That's a spread from Fragments & Glimpses I printed last month. Getting close, but printing will probably continue into July. Still on track for publication before Xmas. I'm pleased to report that all five copies to be extra-bound by Natasha Herman have been subscribed. That will make for an interesting post.
For the 30 or so copies to be cased here at the studio, I'm thinking of doing two, maybe three different styles/structures. My original plan had been to do them all in a quarter-binding similar to that of Labour Vertue Glorie, but I think I'll also do a few in a limp structure, using Reg Lissel's abaca (paper)-vellum, which feels remarkably like actual vellum, and is just about as tough. It also has a lovely semi-translucent quality, and can be lined with a colored or patterned sheet (example below). These copies will be issued in a slipcase.
The third style I might try, and probably with only a few copies, is copied from two books (below) I purchased while doing the research for the project: Domenico Manni's Vita di Aldo, and Serie dell'edizioni aldine per ordine cronologico ed alfabetico (1803 ed.). Both are covered simply, in plain handmade paper, the (sewn) endbands laced through the covers. There do not seem to be any boards per se: the covers are very thin, their stiffness seeming to come just the adhesion of the pastedowns to the inside of the paper case. There might be a lining sheet, but it would be no thicker than the cover. The bindings have survived remarkably well, as a decent handmade paper would. I have some sheets made by Reg Lissel that would be perfect.
HM's recent Collected Lovecraft publication is sold out. Had some inquiries from people who were new to HM and professed an interest in letterpress/fine printing and Lovecraft, which means there's not a lot out there to be had. Roy Squires did some smaller works, in his characteristic retrained and clean style. Shelter Bookworks published a small edition of The Color Out of Space that I haven't seen but heard is appealing and well-produced (good luck finding a copy). I wonder why Hoyem never did a Lovecraft collection at Arion. Probably because he knew most of his regulars would be aghast. Related, Arion announced the installation of a new director, Hoyem's replacement, but I don't see how that's going to work out. Hoyem was Arion. In the middle of the last century the Limited Editions Club tried focusing on less luxe (& therefore cheaper) publications, and used book stores are awash in titles from that era. Then, in its final 10-15 years it tried going in the opposite direction – high-end livres d'artiste – and ended up disappearing in the stratosphere. I suspect the new Arion will try the former strategy, with the same disappointing result.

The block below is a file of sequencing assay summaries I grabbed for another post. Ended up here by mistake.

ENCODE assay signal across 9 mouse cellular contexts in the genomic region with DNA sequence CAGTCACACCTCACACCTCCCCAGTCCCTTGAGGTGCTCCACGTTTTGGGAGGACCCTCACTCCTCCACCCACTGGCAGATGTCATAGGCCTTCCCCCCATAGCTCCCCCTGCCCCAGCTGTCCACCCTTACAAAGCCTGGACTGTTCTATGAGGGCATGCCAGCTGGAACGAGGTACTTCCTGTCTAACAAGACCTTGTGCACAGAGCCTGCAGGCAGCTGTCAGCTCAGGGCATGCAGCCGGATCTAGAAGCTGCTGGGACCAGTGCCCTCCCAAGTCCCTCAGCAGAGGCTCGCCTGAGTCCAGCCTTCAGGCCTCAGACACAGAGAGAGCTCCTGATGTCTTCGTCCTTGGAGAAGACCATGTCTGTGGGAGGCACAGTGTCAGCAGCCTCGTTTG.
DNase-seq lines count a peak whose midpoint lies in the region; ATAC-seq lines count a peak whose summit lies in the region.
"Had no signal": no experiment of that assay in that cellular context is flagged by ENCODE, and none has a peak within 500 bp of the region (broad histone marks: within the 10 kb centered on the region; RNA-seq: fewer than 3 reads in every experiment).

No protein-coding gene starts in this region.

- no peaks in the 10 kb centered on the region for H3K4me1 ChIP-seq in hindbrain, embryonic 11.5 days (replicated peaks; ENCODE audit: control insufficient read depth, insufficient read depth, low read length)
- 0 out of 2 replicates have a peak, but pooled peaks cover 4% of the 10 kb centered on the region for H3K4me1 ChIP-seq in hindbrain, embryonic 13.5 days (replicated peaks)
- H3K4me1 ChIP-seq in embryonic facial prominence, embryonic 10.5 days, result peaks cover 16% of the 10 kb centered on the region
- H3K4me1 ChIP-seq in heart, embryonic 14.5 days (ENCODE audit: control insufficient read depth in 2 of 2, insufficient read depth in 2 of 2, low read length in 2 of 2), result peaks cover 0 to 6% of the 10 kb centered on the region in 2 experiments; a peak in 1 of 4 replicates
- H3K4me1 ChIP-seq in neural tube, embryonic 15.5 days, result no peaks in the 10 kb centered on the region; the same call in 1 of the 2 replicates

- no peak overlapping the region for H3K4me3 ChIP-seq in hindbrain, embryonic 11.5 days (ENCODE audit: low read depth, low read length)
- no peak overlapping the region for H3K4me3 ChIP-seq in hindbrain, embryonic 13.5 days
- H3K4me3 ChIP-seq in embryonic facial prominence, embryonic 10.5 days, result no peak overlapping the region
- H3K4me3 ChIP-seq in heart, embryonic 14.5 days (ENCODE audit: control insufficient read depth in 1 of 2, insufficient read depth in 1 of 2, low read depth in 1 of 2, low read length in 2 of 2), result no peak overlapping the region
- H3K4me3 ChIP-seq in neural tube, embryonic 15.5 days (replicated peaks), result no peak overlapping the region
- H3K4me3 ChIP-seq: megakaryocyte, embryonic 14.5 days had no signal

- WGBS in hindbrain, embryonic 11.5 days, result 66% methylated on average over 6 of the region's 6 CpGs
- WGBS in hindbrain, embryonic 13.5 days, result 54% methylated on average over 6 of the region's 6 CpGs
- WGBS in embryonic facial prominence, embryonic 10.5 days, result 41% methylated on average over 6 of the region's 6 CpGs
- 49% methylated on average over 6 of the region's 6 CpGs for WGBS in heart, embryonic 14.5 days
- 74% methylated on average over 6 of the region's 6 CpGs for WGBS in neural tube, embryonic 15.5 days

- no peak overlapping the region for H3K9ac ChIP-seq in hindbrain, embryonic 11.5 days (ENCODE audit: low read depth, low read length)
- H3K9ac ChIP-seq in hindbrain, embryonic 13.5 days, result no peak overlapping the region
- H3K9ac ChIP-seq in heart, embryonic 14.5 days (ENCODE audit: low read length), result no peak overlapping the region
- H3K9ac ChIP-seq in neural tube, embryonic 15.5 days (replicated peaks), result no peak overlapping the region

Printed copies of Pradeep Sebastian's entertaining bibliomystery, The Book Hunters of Katpadi, were hard to find outside of India, but now you can get the ebook for just a buck. And I'm not plugging it just because HM gets a few passing mentions, it's a fun read.
Speaking of what a dollar gets these days, all 27 releases from a Montreal musician who records under the name Le Berger can be had for less than a buck each (more if you have the means). I've had all 27 on repeat while printing Griffo in recent weeks. Up there's what the studio looked like while the music was playing. I just wish s/he/they would release an actual CD, maybe a four- or five-volume Selected Works; buying digital files is not very satisfying.
Virtual book fairs are becoming a thing. I cruised through one last weekend and saw some cool things.
Can you believe this clever bit of advertising & tricky setting did not yield a single order for the book? It took a year to sell all 32 copies of the original Griffo book, and only once they were gone did I start getting inquiries from keen strangers. Probably happen all over again with the new edition. So it goes. But I'll try to come up with some better promotional material.